The Black Foliated Church with Flying Buttresses.
Today I am looking for a black foliated church with flying buttresses.
What is a black foliated church? It’s a church made of stone that has thin layers of metamorphic rocks. It also means that it could be decorated with leaf-shaped curves. Flying buttresses are external arches that extend outward and downward from the upper portion of a wall to a pier.
I am looking for such a church because James Joyce mentioned it when talking to his long-time friend from Dublin, Arthur Power, when they went for a stroll in Paris.
“There is an old church I know of down near Les Halles, a black foliated building with flying buttresses spread out like the legs of a spider, and as you walk past it you see the huge cobwebs hanging in its crevices, and more than anything else I know of it reminds me of my own writings, so that I feel that if I had lived in the fourteenth or fifteenth century I should have been much more appreciated.” – Arthur Power, Conversations with James Joyce, 1978.
The old church near Les Halles is the Church of Saint Eustache in the 1st arrondissement of Paris. It dates back to the 13th century when it started as a chapel built in 1213, dedicated to Saint-Agnes. It measures 105 metres (344 feet) long and 33 metres (108 feet) high.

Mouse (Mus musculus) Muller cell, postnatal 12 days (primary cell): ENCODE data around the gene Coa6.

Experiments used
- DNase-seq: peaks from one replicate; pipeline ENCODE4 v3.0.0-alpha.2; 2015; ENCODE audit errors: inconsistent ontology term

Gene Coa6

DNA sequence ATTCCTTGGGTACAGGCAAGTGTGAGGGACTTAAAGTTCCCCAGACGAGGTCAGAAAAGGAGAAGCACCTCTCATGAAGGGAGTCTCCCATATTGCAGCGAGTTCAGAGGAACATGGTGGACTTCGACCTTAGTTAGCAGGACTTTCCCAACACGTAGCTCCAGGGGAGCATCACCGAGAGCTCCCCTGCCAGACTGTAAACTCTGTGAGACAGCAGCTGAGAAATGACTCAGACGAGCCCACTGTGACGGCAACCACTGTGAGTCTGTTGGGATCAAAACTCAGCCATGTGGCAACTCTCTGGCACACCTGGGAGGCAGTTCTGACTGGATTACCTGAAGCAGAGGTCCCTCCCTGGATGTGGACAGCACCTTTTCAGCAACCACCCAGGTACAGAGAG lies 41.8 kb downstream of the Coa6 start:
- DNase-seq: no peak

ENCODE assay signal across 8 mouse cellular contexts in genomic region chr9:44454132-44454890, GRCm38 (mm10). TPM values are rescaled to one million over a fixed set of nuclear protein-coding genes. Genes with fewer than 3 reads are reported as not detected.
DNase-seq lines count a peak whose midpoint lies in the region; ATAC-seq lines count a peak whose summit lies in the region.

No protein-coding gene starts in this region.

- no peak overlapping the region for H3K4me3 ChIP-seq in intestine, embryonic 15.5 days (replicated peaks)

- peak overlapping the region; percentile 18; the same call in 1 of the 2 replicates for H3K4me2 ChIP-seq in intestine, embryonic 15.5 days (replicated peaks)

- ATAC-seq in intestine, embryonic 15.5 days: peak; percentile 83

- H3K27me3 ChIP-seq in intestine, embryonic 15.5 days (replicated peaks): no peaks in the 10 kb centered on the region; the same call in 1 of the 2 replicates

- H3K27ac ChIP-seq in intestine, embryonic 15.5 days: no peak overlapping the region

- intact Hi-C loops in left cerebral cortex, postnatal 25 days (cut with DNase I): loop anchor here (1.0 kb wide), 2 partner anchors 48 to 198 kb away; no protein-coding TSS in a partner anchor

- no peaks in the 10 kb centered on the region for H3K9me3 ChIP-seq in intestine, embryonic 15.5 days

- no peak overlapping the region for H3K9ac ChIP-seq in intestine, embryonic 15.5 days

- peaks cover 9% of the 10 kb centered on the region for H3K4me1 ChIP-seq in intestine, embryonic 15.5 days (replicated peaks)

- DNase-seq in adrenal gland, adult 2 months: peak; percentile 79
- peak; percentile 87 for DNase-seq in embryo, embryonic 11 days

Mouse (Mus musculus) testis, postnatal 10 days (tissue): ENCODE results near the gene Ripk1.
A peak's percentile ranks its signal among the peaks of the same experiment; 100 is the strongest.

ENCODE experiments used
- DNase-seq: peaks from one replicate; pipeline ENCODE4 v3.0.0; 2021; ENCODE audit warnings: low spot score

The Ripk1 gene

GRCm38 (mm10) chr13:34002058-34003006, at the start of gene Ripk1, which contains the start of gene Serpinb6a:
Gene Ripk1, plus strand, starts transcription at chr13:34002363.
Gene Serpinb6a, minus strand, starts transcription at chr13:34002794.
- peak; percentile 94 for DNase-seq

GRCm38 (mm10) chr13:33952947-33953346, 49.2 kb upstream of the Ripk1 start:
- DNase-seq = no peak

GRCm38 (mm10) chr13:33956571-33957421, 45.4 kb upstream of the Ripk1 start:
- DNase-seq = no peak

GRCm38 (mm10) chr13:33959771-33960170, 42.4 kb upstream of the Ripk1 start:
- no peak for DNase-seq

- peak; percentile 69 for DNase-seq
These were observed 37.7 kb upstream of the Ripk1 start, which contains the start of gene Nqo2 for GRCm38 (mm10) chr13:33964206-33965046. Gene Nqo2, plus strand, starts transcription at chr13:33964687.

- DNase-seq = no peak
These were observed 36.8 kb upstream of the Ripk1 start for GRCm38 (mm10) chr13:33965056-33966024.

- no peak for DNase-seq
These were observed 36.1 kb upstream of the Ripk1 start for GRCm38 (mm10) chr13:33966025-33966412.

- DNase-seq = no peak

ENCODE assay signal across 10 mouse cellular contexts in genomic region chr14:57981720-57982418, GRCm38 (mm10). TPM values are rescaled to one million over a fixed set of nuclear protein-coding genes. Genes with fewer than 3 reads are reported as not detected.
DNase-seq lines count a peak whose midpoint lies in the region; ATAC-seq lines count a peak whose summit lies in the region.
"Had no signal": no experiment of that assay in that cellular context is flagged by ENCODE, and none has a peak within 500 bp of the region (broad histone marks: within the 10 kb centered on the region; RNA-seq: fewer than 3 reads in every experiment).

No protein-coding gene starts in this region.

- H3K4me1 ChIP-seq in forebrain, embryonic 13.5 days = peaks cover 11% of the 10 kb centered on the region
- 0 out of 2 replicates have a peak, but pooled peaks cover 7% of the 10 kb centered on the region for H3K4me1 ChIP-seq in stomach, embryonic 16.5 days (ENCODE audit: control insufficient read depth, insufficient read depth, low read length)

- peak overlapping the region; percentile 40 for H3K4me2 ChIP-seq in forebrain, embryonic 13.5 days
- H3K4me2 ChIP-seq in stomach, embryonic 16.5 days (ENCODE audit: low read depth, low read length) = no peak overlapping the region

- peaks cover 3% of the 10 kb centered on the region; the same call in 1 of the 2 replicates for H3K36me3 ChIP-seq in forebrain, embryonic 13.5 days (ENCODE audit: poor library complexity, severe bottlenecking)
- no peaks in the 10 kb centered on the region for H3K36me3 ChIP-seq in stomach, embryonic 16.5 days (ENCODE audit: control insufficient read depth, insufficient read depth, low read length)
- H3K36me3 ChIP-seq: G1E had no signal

It became the parish church in the area in 1223 and changed its name to Saint Eustache in 1303. Eustache was a Roman general of the second century AD who was burned for converting to Christianity.
Construction of the current church began in 1532 and was completed in 1632. The Archbishop of Paris, Jean-Francois de Gondi, consecrated the church in 1637. Its façade was rebuilt in 1754 under the direction of architect Jean Mansart de Jouy. Closed during the French Revolution in 1793, it re-opened two years later. Fire damaged it in 1844 and architect Victor Baltard restored the church from 1846-1854. It was set alight during the rule of the Paris Commune in 1871, which resulted in the restoration of the attic, buttresses, and south façade. The façade was renovated again from 1928-1929 when James Joyce lived in Paris.
Hence, over the years, it has become a mixture of architectural styles. It has a Gothic exterior with Renaissance and Classical interiors. The left tower is Renaissance style.
King Louis XIV had his first communion in the church in 1649, and both Cardinal Richelieu and Madame de Pompadour were baptized there. Molière was married there in 1662. Mozart’s mother’s funeral was held there.
The flying buttresses, if your imagination extends to its far reaches, does look rather like the legs of a spider—the wide, inflexible legs of a spider. But I could not get close enough to see any cobwebs. The perimeter is now fenced and the northern façade is undergoing renovations. Renovations are an ongoing process it seems. Nevertheless, it is a grand example of religious architecture.
The Church of Saint Eustache remains a functioning church to this day. And when the Notre-Dame Cathedral was consumed by fire on 15 April 2019, and closed to the public, the Easter Mass was relocated to the Church of Saint Eustache.